Document Type

Article

Publication Date

4-2017

Abstract

This article examines the representation of emotion and desire in Ah Cheng's The King of Chess (Qi wang). The interpretation of The King of Chess has been oriented toward an allegorical reading that revolves around grand cultural concepts, such as aesthetics, Taoist tradition, cultural consciousness, and national identity. In this paradigm of reading, the literary text has largely become a footnote of the master narrative of China's cultural reconstruction of the 1980s. Following the recent interpretative turn of this story from cultural to existential and from allegorical to corporeal, the article extends to yet another domain, that of emotion, intimacy, and desire, which is rarely addressed but crucial to further understanding the text. My analysis illuminates an account of same-sex romance in this novella. In analyzing the homoerotic narrative, this article explores how Ah Cheng's writing constitutes a counter-narrative to some dominant ideas concerning the world of emotion and desire under Maoism. Transcending the overfamiliar double image of either the political passion of activists or the emotional distress of underdogs, Ah Cheng's work calls for a rethinking of the domain of emotion and desire of that era in diverse forms, especially the nonconventional ones that may have existed but have been ruled out. The discourse of same-sex romance in Ah Cheng's The King of Chess ultimately delivers a subtle criticism of the Cultural Revolution whose hyperbolically political grand narratives facilely dismissed human desire into subtraction, abstraction, and disposal.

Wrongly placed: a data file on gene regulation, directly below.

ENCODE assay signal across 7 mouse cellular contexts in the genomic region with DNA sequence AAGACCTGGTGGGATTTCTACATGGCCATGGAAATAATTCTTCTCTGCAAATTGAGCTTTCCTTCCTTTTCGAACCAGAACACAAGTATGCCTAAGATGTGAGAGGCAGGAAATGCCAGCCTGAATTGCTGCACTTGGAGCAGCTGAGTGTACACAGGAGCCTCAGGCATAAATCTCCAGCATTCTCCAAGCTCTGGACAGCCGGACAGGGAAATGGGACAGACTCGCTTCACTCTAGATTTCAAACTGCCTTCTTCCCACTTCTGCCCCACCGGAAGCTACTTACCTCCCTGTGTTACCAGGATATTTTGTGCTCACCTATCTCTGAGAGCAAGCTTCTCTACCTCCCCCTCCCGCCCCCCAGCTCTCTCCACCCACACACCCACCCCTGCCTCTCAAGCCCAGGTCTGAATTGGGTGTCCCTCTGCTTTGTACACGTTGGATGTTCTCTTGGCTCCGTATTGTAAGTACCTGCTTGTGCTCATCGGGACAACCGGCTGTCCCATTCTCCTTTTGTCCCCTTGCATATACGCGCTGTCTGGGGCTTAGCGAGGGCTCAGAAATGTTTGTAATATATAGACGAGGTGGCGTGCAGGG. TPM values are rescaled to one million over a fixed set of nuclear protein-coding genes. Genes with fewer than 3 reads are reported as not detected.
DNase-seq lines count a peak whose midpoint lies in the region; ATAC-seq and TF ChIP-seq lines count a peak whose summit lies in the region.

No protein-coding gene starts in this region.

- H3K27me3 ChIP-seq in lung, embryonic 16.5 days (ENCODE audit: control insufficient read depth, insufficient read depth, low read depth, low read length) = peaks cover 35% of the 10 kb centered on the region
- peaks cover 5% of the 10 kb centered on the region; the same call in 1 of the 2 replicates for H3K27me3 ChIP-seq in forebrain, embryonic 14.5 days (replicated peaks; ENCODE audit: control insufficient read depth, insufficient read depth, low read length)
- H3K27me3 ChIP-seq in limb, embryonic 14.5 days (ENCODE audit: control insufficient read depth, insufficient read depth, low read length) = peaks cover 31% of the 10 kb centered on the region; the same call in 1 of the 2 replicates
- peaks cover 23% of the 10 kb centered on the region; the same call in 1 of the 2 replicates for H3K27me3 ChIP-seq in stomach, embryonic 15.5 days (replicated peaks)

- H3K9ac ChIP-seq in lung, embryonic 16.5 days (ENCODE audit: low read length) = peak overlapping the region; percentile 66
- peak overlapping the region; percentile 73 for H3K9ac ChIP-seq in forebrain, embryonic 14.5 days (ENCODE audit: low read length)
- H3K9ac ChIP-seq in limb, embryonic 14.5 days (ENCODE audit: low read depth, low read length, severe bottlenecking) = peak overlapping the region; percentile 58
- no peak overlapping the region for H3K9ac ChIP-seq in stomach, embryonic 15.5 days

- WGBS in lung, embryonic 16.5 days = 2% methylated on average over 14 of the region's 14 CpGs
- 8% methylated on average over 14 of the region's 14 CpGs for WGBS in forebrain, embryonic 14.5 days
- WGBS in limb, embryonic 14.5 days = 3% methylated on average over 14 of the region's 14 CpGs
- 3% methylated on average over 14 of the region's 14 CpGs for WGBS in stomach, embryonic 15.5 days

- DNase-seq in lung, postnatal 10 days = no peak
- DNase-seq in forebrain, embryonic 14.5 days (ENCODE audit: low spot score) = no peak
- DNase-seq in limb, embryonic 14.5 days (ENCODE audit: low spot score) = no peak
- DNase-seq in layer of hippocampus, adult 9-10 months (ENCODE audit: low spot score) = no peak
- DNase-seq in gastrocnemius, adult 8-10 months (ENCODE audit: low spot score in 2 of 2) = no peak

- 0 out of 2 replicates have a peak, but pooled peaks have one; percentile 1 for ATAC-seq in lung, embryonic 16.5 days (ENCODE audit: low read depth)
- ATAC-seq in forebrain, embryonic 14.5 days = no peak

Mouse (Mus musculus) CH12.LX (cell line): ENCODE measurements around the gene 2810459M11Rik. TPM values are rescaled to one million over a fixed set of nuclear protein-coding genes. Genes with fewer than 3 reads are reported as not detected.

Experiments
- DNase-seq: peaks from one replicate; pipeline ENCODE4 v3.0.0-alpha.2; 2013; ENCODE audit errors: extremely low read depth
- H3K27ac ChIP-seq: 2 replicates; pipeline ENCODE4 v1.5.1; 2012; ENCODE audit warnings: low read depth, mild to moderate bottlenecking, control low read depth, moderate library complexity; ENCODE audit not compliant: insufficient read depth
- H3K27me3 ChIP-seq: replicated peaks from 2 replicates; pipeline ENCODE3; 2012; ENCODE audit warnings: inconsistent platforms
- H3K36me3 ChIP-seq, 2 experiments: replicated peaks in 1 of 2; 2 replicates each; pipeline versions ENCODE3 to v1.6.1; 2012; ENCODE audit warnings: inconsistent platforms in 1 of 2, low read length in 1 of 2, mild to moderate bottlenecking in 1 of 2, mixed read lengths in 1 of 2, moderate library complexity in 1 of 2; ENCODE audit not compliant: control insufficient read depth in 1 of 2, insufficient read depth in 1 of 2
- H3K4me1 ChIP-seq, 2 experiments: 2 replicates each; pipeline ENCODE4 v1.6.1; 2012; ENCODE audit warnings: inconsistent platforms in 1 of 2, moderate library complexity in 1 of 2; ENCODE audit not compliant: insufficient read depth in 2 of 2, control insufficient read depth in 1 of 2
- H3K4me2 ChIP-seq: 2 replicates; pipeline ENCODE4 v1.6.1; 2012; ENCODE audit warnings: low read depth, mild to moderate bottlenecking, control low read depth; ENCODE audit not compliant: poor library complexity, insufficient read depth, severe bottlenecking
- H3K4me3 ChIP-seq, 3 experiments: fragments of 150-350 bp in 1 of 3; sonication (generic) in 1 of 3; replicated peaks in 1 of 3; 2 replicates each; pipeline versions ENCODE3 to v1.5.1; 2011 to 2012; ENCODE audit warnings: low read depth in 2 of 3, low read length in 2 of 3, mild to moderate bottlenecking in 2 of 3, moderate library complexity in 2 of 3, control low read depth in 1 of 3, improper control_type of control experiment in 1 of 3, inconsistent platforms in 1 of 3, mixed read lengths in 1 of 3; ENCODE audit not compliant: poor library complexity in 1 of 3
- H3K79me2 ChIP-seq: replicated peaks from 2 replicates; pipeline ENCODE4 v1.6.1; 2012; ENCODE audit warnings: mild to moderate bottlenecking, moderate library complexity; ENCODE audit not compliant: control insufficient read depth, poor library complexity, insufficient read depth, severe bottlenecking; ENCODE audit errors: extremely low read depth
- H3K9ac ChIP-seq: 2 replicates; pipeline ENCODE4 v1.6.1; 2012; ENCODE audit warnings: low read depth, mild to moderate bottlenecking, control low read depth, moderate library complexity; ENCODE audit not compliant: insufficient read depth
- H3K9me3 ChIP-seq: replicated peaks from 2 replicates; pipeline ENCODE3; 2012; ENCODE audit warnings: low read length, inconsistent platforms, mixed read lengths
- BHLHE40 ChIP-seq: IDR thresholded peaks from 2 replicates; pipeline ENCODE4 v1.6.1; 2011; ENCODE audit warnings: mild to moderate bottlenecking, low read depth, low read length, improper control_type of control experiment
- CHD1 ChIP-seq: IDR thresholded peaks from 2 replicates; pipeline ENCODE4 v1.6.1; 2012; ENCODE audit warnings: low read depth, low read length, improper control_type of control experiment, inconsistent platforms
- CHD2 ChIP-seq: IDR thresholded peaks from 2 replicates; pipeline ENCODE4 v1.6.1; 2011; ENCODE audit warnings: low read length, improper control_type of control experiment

Citation / Publisher Attribution

Permission has been granted by American Association of Chinese Studies to supply this article for educational and research purposes. More info can be found at www.utsa.edu/ajcs.

Recommended Citation

Wang, Yanjie. “Remapping Emotion and Desire: Same-Sex Romance in Ah Cheng's ‘The King of Chess.’” American Journal of Chinese Studies, vol. 21, no. 1, 2014, pp. 45–60.

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